My husband is fluent in German. What started as an interest in his family's history turned into a language learning hobby. When our first son came along, we knew we'd aim to teach him German as well. We have a mini library of children's books, DVDs, and music, all in German, for him. Also, my husband incorporates German into our daily activities. Our son recites his German bedtimes stories, sings songs in German, and is learning to count in German. He also uses German words here and there. He can identify both English and German vocabulary words in vocabulary books. He even has played with the children of one of our German friends, and has used his German speaking skills with them. (Mostly he just sang to them in German, or would randomly say German words, such as the word for "sock puppet" in conversation.) He's been doing this for awhile, but we weren't always sure how much of the songs or stories he was understanding. We only translate when he asks us to. (It is recommended that you just use the language without translating, unless they ask you to, when teaching a language to a child.) Well today we got some insight into what he was understanding with these stories.
My husband was reading a story to our son about sheep who are playing together. One sheep is black, the other is white. A group of white sheep come up and see them playing. They tell the white sheep to stop playing with the black one and play with them. She asks the sheep why, and they tell her "Because we don't play with black sheep." Her reply? "Wir spielen nicht mit dummen schaffen." (We don't play with dumb sheep.) When we got to that part, our son said "That's a mean word." So now we know, he is understanding at least the tone and the general idea of the stories and some of the words. He picked up on dummen being mean, even though we always laugh at that part because we think it's brilliant.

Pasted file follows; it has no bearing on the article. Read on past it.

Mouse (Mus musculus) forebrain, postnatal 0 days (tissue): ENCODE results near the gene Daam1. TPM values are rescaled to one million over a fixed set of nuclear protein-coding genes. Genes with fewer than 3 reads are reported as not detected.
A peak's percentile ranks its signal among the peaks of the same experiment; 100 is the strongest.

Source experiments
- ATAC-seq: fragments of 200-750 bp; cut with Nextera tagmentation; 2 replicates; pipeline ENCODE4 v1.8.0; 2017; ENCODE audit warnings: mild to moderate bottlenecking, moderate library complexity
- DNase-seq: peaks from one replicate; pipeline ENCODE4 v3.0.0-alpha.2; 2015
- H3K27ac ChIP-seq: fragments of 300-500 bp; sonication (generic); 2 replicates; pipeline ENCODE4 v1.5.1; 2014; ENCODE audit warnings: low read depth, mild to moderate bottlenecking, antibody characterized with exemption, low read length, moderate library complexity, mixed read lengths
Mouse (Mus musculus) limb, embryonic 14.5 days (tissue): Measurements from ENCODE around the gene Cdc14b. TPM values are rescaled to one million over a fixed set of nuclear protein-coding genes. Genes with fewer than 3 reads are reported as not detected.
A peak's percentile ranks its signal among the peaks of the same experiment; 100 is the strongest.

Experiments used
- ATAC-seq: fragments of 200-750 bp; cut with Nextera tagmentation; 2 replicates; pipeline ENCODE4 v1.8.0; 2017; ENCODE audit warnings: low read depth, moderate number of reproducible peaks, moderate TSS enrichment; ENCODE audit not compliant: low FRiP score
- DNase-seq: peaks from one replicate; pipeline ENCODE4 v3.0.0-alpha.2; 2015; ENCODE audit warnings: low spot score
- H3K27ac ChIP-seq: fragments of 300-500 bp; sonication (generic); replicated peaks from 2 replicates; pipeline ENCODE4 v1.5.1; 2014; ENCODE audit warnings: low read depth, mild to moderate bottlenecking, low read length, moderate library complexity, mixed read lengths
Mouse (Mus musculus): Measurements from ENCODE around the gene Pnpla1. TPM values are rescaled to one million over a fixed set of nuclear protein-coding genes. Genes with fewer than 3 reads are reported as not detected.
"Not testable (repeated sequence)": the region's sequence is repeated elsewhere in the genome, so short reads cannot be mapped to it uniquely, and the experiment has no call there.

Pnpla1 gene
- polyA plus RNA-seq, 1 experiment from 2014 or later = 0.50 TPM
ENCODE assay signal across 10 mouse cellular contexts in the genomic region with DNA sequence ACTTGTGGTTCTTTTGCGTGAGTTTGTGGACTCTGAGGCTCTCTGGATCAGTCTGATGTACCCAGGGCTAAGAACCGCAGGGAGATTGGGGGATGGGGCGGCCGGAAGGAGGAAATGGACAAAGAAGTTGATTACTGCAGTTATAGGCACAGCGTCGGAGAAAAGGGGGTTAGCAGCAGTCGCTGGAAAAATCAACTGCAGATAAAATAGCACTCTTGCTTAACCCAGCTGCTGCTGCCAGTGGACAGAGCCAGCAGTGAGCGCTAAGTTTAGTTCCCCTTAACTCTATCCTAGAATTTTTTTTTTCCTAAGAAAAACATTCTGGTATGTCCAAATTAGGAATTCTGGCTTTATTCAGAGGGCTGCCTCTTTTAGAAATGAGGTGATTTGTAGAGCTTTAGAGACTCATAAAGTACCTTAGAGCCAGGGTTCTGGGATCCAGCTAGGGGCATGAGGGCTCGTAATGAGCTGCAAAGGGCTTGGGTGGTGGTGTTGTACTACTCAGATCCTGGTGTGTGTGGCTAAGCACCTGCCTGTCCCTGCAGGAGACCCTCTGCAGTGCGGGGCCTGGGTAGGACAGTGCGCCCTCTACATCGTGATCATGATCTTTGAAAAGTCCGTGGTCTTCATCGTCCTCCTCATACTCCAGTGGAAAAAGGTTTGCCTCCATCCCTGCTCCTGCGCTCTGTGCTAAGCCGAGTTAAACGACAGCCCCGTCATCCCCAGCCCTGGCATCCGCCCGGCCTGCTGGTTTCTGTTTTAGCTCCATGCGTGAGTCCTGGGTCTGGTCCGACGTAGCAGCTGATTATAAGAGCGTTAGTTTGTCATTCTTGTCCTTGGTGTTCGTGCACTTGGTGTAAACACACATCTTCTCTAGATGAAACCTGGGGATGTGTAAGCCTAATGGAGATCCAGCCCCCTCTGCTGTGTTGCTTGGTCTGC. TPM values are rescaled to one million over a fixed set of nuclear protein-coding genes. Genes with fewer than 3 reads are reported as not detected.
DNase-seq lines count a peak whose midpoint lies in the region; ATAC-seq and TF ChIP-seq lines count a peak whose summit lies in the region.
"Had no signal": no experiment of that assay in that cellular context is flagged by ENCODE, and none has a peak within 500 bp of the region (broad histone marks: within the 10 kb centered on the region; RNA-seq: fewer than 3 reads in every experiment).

So, I encourage parents who want to teach their kids a different language to get out there and do it! Read stories, throw in sentences here and there. Choose some children's music in that language for your kids play list. It pays off, they do get it, and they do think it's fun. My son knows my husband is the German speaker, and he will take his German stories to him to read. On occasion I try to fill in and read one to him, and he'll say "No, Mommy. This is a German story." Sometimes he will even correct my pronunciation. Kids really are sponges. Go for it. You can do eeeet!
It has also been fun for me to learn the language. I understand way more than I can speak, and that helps when we are visiting with German speaking friends, and my husband is speaking to them in German. I have laughed at jokes, and that has surprised my husband (and his friends). I have relayed, in English, entire conversations he's had with German speaking folks. Sometimes my husband will ask me a question in German, and I don't even notice. I just answer him in English. So now, he often will say something to me in German if he doesn't want our son to understand. I guess he will have to change that now that we know our son is understanding more. One day he'll ask, in German, if we can get some ice cream, and our son will answer "Ya!"